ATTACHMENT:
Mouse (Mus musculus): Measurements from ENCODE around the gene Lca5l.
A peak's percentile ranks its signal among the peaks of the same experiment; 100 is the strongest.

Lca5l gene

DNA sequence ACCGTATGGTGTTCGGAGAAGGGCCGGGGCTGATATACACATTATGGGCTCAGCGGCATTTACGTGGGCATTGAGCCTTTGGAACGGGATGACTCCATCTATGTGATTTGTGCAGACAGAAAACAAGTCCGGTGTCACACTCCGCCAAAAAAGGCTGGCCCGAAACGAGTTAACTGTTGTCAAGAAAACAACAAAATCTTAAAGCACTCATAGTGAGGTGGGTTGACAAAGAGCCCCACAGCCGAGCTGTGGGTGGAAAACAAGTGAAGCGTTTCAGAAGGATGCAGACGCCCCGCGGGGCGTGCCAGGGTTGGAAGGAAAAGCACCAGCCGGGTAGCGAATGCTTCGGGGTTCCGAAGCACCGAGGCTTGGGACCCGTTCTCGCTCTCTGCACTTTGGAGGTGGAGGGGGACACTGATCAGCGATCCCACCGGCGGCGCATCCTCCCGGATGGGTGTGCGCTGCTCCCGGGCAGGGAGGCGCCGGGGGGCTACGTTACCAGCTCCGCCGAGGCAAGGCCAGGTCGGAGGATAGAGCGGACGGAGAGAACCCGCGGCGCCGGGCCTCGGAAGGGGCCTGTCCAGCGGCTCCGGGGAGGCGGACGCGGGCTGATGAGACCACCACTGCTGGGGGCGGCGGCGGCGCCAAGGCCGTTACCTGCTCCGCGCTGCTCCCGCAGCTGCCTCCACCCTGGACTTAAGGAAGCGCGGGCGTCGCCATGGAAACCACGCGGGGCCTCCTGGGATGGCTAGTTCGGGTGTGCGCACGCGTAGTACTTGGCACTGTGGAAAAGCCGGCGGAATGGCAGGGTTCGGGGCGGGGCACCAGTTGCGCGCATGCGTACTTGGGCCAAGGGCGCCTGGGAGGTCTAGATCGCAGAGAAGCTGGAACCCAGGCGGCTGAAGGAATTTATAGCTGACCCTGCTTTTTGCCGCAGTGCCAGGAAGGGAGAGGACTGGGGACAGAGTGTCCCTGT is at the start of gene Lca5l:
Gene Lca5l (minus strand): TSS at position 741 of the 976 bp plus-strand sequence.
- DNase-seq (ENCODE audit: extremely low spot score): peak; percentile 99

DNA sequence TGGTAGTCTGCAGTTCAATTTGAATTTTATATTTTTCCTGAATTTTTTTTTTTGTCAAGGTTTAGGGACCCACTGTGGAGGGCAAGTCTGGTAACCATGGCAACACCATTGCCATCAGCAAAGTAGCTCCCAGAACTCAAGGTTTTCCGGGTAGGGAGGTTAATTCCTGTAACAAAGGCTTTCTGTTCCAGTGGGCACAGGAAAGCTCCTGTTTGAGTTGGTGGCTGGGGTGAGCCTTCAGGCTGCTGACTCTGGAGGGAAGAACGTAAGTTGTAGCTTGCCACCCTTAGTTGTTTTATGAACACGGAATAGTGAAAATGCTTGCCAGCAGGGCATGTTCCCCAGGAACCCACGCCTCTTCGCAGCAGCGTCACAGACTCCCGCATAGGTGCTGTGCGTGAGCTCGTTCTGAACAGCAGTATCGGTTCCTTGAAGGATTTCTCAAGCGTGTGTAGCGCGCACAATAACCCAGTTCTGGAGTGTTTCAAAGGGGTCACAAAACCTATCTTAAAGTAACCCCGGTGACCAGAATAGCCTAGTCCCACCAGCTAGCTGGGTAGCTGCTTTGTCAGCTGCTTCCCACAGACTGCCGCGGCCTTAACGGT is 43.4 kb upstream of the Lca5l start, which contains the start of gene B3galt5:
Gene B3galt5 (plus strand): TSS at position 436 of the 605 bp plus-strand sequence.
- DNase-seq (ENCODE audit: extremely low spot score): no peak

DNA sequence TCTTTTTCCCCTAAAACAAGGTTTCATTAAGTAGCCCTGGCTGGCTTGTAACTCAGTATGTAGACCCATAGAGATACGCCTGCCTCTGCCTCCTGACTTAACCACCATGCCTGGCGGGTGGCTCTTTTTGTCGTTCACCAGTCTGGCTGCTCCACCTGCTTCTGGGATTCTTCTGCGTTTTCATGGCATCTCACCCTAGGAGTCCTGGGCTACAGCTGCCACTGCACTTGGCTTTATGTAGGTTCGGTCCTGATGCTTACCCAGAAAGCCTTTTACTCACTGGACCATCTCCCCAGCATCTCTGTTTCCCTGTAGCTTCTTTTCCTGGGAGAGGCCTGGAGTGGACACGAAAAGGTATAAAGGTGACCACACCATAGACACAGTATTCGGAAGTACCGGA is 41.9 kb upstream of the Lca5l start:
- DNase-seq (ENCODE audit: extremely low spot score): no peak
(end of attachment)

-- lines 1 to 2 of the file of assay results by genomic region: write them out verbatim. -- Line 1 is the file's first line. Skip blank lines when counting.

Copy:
Mouse (Mus musculus): Measurements from ENCODE around the gene Lca5l.
A peak's percentile ranks its signal among the peaks of the same experiment; 100 is the strongest.